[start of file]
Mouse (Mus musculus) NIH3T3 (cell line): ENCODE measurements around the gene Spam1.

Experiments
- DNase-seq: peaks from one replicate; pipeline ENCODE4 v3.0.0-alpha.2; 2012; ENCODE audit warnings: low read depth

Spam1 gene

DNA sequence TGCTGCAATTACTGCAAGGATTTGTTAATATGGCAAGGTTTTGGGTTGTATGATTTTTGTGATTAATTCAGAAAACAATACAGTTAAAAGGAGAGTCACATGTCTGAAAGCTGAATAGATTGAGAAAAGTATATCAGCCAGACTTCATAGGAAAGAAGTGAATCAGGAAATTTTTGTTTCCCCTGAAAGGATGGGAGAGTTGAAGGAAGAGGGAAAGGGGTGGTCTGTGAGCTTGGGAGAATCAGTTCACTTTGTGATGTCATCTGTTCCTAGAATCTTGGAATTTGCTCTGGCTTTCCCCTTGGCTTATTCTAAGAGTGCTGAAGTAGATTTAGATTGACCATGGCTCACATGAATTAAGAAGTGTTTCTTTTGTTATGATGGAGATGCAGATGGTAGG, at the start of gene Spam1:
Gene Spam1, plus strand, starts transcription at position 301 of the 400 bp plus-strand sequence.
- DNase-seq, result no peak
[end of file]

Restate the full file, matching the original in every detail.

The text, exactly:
Mouse (Mus musculus) NIH3T3 (cell line): ENCODE measurements around the gene Spam1.

Experiments
- DNase-seq: peaks from one replicate; pipeline ENCODE4 v3.0.0-alpha.2; 2012; ENCODE audit warnings: low read depth

Spam1 gene

DNA sequence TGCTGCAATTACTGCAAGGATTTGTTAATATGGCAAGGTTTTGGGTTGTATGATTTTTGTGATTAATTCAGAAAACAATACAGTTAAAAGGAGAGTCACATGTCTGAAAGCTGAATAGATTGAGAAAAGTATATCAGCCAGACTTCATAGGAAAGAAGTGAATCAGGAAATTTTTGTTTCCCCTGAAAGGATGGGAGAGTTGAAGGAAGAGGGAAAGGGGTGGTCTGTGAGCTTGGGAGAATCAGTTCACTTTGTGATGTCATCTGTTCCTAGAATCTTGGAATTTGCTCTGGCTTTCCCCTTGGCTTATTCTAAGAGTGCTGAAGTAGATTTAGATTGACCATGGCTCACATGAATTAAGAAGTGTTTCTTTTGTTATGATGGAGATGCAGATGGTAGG, at the start of gene Spam1:
Gene Spam1, plus strand, starts transcription at position 301 of the 400 bp plus-strand sequence.
- DNase-seq, result no peak